3:30p. Contract Management.

Confab with my boss regarding an agent email questioning specific line items in an author contract. We reviewed the email and formulated responses to some of the stickier demands. I craft a hopefully firm yet kind response to the agent.

4:00p. Endorsements and licenses.

Read an incoming endorsement from Brian McLaren on one of our spring 12 leadership titles and forward to the author. Processed a contract to Bruce Springsteen’s agent for use of one of his songs in the same book. This was a real win, as I was told that such releases are impossibly expensive, but I was able by skill or luck to secure the release for $50. Maybe it’s osmosis from watching Bruce sing on the 25th Anniversary Rock Hall of Fame Special over the weekend. The dude is ageless.

4:30p. Prep for the next day.

Filled out some paperwork for HR and gathered materials for my trip to the Academy of Homiletics in Austin TX.

Some wins, some losses, some to be continued. An average day in the publishing industry.

 

About the Author

Len Wilson

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Christ follower. Storyteller. Strategist. Writer. Creative Director at St Andrew. Tickle monster. Author, Think Like a Five Year Old (Abingdon).

4 Comments on “Behind the Book: A Day in the Life of an Acquisitions Editor”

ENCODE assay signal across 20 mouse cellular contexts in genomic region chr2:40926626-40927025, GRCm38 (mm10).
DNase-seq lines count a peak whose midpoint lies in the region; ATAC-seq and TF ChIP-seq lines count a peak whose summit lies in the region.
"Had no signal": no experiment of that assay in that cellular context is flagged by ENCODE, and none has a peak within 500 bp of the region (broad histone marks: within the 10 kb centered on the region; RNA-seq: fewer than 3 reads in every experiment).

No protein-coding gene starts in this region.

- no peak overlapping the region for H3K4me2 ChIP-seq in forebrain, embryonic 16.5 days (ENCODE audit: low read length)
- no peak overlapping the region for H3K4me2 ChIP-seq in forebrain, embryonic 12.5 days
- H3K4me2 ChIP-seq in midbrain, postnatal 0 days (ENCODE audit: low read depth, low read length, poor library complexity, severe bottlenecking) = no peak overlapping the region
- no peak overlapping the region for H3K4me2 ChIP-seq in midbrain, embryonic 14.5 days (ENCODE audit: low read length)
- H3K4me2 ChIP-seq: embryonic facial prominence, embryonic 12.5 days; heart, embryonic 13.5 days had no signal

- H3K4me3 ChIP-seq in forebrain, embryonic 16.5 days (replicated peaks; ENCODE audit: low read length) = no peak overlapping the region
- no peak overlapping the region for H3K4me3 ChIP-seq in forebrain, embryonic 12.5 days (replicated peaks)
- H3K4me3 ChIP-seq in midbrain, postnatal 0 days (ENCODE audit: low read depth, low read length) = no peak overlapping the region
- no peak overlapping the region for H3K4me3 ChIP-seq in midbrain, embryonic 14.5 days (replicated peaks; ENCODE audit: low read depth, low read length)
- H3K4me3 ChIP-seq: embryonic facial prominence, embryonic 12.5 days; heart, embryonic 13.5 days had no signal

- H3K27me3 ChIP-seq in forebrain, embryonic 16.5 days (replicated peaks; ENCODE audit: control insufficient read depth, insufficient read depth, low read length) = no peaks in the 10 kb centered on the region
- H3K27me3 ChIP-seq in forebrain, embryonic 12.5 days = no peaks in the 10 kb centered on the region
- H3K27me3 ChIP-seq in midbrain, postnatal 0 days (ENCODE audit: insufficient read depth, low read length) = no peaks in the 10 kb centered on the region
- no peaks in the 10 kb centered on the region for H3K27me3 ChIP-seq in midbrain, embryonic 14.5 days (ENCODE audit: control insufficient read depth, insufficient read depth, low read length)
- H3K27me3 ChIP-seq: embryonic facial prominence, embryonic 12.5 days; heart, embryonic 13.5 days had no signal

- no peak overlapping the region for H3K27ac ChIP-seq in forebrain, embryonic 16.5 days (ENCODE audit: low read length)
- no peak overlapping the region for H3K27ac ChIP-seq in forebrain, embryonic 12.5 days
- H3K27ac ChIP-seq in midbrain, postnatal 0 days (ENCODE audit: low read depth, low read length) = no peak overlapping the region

1. Thanks for sharing this information. It helps me better understand what you do, both the joys and the challenges, the hectiness of your schedule and dealing with so many people in the various phases of the publishing business. I imagine you are thankful for your degree in communications….something you continue to use in your career and daily dealing with people you meet in all aspects of life.

  2. Len, thanks for your willingness to part the veil. As a writer and content curator myself, I have trouble providing an adequate answer to the same question you face: “What do you do?”

    I usually punt and say, “I write and edit,” even though there’s so much more that goes on when you’re dealing with other people’s words and ideas.

    I’m glad to have stumbled onto your site. You have at least one more RSS subscriber now.

    P.S. Does Leonard Sweet sleep, or has he found a way to write beyond the speed of light?

    1. Nice to meet you Blake. Thanks for stopping by. I’d love to hear more about what you do. As for Sweet, I can only say that his assistants must work as fast as his own pace of ideas!